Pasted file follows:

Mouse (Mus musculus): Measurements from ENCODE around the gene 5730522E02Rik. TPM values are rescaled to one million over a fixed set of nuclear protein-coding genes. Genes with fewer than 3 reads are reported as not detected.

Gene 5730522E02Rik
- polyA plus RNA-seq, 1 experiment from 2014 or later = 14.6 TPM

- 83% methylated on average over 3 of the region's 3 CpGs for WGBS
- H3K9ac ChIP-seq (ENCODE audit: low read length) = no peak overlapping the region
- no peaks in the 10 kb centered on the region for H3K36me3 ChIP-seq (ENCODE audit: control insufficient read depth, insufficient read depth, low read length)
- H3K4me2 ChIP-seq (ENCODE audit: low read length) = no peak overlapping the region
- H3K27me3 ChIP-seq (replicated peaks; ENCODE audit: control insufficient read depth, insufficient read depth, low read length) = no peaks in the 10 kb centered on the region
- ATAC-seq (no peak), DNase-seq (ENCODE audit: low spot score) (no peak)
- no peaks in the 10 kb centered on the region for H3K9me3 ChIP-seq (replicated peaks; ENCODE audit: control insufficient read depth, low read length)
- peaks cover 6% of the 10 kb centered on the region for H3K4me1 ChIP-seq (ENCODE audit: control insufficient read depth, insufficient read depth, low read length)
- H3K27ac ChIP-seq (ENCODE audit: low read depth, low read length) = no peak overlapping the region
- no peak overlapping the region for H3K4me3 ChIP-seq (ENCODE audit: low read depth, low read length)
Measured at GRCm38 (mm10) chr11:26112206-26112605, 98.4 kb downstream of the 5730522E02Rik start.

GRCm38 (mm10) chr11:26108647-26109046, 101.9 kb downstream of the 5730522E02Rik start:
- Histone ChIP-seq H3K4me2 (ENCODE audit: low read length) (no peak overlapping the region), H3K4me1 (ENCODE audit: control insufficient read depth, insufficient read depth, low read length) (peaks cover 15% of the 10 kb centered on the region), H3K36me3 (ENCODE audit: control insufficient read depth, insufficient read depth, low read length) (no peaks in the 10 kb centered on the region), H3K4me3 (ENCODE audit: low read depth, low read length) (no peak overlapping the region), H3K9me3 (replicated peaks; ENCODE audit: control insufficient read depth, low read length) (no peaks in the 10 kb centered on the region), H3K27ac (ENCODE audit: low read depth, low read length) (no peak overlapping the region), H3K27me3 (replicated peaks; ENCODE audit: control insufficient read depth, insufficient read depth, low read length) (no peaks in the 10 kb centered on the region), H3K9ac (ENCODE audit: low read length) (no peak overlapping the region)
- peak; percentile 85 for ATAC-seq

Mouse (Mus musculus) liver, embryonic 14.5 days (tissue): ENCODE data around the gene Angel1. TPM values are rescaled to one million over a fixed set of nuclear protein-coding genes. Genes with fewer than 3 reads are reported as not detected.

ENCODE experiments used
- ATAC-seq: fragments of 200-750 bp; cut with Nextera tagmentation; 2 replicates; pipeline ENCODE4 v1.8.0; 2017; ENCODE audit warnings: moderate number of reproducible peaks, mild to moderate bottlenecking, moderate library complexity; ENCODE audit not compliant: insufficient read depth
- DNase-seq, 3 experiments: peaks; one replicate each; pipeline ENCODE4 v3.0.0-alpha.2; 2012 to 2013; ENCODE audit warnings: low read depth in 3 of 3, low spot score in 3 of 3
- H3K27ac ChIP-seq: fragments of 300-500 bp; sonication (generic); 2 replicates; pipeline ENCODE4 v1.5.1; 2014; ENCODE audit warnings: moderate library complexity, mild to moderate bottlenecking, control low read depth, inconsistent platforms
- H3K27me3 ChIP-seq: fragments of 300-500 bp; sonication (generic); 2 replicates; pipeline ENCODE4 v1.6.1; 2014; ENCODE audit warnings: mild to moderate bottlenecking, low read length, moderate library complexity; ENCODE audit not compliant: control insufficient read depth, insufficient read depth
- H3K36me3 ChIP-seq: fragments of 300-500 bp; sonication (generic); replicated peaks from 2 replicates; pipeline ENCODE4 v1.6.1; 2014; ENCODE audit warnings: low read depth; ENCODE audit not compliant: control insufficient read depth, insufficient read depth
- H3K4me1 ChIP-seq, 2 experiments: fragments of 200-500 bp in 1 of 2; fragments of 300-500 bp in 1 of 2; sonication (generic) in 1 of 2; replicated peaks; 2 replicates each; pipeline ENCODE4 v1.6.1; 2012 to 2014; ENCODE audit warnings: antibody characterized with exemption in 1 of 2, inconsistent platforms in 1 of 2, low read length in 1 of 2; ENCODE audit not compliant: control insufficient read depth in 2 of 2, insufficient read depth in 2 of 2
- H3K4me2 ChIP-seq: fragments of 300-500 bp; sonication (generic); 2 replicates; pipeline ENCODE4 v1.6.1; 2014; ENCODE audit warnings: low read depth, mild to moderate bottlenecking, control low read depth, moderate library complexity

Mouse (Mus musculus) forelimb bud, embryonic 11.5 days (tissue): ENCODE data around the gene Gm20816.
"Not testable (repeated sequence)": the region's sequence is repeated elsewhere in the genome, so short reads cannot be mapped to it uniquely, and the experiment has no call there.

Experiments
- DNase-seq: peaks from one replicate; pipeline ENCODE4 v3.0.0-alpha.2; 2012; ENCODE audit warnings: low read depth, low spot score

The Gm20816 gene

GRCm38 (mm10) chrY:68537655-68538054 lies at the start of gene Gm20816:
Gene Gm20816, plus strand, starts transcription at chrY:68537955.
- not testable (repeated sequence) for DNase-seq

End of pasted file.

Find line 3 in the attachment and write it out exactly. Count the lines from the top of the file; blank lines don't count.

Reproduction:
- polyA plus RNA-seq, 1 experiment from 2014 or later = 14.6 TPM